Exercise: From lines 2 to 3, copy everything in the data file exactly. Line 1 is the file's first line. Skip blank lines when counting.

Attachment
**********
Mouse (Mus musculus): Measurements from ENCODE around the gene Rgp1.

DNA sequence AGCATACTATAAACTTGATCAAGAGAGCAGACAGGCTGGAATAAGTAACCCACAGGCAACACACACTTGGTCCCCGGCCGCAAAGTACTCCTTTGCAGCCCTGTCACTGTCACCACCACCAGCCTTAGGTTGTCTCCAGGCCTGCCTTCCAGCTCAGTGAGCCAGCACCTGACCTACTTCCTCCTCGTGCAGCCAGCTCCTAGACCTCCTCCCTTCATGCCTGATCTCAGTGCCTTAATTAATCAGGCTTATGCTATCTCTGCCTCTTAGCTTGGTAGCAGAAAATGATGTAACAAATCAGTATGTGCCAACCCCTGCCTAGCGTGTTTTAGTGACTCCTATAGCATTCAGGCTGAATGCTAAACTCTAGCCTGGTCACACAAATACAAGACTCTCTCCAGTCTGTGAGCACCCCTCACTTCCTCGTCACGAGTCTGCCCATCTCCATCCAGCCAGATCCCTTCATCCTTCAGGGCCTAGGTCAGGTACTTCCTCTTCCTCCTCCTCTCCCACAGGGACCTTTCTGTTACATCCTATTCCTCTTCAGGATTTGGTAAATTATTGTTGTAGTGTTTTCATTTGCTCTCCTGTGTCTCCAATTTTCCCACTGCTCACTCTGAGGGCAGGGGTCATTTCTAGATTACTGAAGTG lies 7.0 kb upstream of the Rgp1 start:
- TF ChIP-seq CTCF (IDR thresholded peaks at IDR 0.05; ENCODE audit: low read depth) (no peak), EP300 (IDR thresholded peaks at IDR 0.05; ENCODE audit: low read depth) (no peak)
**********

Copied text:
DNA sequence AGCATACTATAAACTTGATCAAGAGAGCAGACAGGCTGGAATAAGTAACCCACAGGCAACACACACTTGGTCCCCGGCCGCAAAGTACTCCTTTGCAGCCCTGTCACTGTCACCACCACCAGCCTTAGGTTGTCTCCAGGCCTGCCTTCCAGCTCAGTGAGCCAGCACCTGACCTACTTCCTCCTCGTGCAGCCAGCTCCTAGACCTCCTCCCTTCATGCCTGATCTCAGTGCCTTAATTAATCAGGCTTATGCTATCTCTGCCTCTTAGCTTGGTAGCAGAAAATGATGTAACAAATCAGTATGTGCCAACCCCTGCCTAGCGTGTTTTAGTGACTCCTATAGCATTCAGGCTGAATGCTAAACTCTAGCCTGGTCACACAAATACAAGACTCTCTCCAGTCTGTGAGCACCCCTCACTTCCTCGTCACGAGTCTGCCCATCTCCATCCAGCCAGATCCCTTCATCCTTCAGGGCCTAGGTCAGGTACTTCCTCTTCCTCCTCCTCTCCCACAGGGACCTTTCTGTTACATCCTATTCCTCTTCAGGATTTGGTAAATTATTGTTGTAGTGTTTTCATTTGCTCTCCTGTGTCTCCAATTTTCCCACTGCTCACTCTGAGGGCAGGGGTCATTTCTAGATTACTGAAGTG lies 7.0 kb upstream of the Rgp1 start:
- TF ChIP-seq CTCF (IDR thresholded peaks at IDR 0.05; ENCODE audit: low read depth) (no peak), EP300 (IDR thresholded peaks at IDR 0.05; ENCODE audit: low read depth) (no peak)